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State Govt seeks an "identity" for the old RAH site

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The future of the old RAH site is still being considered by the State Government and developers, but the Government is making sure it's ready to get the maximum PR benefit from the key CBD project.

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The Government has gone out to tender to find a company to create a “site identity” for the old RAH project, and to deliver nearly a kilometre of promotional hoardings to surround the site while demolition and construction is underway.

Since October last year, the Government has been in negotiations with a consortium of South Australian property group Commercial & General and infrastructure company John Holland.

The Government says it is now considering a “revised” proposal from the consortium.

However, despite these uncertainties, Renewal SA has called a tender to develop a new “identity” for the seven-hectare site, to be in place from the closure date of the hospital in September.

The tender suggests the identity will be used to market the precinct, with the specifications requiring the project to “generate positive exposure for the oRAH redevelopment across traditional and digital platforms”.

The documents call for an “experienced agency” to develop a “place based site identity for oRAH to clearly distinguish the site from the current and new Royal Adelaide Hospital(s)”.

The developers aren’t mentioned in the project’s scope.

Indeed, the documents say the site identity should take into account the Government’s “Project Vision”.

The identity’s first application will be on hoardings around the site, which will be installed from September when demolition of the old RAH buildings begins (several heritage-listed buildings will be retained).

Renewal SA wants the hoardings to be a mix of “high impact and visually engaging panels”, which, in time, will be able to be moved to allow pathways into the site for public access.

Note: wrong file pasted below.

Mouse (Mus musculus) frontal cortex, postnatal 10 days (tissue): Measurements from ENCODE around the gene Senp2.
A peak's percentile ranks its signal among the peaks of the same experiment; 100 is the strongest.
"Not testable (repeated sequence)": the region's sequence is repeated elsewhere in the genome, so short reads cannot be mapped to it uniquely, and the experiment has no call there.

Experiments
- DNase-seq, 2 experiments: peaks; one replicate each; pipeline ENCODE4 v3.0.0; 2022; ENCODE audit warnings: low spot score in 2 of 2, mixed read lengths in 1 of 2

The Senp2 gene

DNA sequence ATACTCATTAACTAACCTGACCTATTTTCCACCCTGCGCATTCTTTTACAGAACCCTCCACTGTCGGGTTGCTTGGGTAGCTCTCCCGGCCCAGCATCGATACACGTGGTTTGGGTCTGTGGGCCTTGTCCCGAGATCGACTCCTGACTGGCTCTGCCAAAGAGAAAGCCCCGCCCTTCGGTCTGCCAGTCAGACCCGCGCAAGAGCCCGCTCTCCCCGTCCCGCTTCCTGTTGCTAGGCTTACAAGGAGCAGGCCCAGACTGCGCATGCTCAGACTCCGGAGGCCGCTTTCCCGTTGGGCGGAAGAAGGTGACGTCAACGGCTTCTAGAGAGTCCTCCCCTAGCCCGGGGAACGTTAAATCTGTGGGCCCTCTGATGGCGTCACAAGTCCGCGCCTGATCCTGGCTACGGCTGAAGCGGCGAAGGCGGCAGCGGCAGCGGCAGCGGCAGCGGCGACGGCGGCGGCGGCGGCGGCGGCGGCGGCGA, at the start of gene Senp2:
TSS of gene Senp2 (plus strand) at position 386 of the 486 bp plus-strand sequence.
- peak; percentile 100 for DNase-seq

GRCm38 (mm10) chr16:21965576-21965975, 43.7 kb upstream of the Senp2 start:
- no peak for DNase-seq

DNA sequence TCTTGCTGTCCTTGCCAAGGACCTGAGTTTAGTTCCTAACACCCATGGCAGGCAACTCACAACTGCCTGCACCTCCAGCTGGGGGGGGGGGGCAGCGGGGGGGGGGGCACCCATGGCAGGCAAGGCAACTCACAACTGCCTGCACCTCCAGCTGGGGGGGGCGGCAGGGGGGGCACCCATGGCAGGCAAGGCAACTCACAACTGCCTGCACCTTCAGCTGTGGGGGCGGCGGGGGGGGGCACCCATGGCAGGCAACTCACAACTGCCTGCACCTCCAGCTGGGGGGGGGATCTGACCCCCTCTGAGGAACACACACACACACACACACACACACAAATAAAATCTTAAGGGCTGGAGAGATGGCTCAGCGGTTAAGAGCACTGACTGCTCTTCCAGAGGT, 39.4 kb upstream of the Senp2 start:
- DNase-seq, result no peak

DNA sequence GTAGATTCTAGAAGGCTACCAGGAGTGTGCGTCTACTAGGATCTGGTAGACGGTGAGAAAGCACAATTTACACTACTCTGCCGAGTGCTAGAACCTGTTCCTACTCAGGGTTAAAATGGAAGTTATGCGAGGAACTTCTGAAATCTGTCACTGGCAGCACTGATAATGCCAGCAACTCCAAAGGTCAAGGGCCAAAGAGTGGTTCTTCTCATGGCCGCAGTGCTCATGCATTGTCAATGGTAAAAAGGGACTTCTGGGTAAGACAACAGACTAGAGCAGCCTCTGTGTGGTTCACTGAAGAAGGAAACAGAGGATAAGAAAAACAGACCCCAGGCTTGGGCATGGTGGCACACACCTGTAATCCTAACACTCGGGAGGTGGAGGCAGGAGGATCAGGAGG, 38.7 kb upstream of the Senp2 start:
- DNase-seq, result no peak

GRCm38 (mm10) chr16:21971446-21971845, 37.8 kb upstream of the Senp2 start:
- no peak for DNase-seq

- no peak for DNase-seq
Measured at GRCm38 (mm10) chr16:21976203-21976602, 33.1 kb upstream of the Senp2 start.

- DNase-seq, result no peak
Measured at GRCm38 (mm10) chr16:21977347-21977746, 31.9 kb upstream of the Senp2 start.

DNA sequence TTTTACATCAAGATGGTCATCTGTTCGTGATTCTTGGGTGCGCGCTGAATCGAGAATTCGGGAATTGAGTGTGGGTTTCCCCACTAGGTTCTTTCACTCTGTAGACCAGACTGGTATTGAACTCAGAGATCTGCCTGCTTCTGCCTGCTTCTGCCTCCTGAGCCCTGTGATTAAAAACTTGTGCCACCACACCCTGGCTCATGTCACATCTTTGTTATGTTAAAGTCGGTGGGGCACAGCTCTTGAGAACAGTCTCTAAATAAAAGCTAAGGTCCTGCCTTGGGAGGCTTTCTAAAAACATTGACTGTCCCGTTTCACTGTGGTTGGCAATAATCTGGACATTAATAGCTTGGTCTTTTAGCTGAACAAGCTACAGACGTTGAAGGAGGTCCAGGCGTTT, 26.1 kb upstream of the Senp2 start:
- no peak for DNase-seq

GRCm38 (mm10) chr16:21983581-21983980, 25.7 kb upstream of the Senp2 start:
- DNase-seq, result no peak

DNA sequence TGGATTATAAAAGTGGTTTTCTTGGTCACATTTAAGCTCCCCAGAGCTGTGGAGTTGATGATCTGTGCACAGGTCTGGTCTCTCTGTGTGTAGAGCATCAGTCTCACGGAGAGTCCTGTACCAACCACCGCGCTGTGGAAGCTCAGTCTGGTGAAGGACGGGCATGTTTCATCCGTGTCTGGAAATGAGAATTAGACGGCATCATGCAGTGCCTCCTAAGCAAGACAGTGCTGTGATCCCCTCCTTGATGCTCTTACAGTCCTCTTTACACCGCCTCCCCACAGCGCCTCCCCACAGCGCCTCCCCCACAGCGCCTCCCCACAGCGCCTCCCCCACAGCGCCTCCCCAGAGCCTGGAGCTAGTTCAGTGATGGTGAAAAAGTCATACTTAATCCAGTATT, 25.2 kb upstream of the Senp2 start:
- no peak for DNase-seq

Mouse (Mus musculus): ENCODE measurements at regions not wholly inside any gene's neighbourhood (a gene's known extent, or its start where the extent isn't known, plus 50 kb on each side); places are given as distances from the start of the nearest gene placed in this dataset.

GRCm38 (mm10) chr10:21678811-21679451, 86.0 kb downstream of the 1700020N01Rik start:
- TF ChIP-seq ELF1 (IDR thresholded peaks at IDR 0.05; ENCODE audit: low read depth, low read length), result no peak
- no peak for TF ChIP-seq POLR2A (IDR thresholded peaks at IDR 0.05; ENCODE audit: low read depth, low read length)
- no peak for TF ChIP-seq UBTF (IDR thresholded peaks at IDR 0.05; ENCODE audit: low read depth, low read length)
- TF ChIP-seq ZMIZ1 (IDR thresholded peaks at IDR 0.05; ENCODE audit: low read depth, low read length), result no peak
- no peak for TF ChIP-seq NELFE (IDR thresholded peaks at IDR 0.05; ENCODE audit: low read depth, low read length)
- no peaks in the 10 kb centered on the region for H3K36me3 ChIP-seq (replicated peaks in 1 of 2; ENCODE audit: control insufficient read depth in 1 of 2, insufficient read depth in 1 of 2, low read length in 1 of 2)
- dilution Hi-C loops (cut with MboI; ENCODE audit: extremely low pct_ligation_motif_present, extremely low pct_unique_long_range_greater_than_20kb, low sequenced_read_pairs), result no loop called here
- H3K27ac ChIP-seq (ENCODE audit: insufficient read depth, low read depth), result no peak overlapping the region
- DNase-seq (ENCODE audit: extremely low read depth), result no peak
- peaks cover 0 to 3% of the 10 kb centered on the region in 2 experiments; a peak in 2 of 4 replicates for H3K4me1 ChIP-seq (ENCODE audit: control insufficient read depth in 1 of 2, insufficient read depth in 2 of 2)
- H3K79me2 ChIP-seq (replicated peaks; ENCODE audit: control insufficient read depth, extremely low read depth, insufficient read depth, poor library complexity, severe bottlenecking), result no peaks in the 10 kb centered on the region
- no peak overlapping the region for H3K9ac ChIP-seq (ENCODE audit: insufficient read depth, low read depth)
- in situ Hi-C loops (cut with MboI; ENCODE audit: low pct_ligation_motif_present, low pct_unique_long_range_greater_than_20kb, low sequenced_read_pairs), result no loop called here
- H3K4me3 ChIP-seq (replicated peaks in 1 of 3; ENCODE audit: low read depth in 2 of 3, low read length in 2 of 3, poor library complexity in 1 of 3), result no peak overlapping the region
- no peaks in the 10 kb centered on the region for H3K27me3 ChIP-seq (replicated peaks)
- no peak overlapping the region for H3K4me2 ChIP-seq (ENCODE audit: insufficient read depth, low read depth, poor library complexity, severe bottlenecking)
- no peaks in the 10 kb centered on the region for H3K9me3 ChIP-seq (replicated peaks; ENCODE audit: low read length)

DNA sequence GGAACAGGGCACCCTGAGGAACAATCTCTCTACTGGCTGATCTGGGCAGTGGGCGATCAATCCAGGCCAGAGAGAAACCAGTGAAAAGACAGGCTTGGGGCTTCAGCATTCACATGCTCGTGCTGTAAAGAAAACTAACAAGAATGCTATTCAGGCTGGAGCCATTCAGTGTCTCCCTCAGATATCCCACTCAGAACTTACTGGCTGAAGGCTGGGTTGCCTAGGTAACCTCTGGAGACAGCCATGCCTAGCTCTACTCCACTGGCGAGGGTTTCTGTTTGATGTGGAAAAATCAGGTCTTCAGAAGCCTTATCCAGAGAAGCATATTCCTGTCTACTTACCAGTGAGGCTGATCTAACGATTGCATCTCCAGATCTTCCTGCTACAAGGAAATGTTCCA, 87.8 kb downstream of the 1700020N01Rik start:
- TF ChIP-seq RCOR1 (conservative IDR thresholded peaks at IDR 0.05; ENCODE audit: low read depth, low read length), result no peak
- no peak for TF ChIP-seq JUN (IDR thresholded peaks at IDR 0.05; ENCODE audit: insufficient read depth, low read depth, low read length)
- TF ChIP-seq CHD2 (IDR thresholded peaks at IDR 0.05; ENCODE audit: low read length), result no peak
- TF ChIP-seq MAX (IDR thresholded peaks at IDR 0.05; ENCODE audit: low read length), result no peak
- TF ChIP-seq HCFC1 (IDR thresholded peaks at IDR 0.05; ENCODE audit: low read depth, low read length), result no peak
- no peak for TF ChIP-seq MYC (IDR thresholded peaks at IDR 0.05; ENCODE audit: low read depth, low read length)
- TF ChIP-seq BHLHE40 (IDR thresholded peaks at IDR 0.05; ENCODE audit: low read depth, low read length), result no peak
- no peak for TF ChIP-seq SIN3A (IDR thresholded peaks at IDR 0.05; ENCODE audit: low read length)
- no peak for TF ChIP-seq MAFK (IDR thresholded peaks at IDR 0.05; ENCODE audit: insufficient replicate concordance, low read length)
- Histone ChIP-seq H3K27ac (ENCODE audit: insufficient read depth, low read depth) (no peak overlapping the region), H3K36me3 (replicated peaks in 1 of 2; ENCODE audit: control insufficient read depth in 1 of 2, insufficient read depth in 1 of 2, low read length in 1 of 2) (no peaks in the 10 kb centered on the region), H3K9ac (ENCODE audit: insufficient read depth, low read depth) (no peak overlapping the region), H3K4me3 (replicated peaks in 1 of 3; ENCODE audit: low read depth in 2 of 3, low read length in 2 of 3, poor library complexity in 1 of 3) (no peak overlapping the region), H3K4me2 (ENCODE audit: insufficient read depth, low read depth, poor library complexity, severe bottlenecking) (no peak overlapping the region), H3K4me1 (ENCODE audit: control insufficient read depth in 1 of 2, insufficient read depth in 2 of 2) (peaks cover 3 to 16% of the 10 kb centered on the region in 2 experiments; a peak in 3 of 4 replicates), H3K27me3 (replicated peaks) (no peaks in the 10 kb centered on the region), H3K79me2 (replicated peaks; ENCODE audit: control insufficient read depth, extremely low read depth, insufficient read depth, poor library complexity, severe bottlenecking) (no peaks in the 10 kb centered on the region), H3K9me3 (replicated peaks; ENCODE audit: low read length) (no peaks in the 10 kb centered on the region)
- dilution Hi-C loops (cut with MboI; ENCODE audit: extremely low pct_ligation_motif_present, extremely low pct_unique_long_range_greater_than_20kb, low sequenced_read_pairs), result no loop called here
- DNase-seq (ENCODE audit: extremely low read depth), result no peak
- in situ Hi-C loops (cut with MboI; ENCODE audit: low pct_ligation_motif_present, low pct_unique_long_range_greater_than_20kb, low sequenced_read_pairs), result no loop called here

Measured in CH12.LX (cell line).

The hoardings should be “creative” and might include viewing platforms so that people can view demolition and construction, greenwalls or “living” art, lighting displays, or “3D artworks and designs to encourage passersby to stop, look and touch”.

The tender document specifies that 150 metres of hoardings will need to be installed on September 6 – the day after the new Royal Adelaide Hospital is due to open – “subject to the existing hospital vacating by this time”.

A total of 800 metres of hoardings are “earmarked for the site”, with Renewal SA expecting installation to be completed by the end of November.

Liberal frontbencher David Pisoni questioned why the Government had gone out to tender on a marketing campaign, when that would seem to be the job of the site’s developer.

“The only reason is that the Government wants control,” he told InDaily. “It’s more interested in a political message in the lead-up to the election than a marketing plan for the developer to sell its product.

“Why would you (the developer) want someone else to run your marketing campaign? It just doesn’t make any sense at all.”

Urban Devolopment Minister Stephen Mullighan said that “after the last few months of negotiations John Holland and Commercial & General have made a revised offer which is currently being considered by the Government”.

“In the meantime we are getting on with calling for separate tenders for the temporary activation of the site, the demolition of some buildings and the hoardings to be installed during the demolition works,” he said.

“This is to enable works on this site to begin as soon as SA Health moves off the site.”

He said Renewal SA would manage the “activation” of the site while it is under development – a process that will take several years.

“As with other major infrastructure projects, hoardings and signage are used for public safety – in this case to separate the public from the demolition works.

“The hoardings will also be used to describe what is going on at the site and to encourage people to visit a location that will be opened up to the public.”

Mullighan wouldn’t reveal the likely cost of the marketing and hoardings tender, saying details should be kept confidential while the tender is underway to ensure the taxpayer gets the best deal.

The proposed development, as described by the government late last year, would feature more than 1000 apartments, a massive 5-star hotel, a research centre, an extra two hectares of space for the Adelaide Botanic Garden, with the possible addition of a contemporary art gallery. It has subsequently become clear that a recital hall was also in the original proposal.

Last month, Renewal SA revealed there had been discussions with the developer about raising building heights in the precinct.

 

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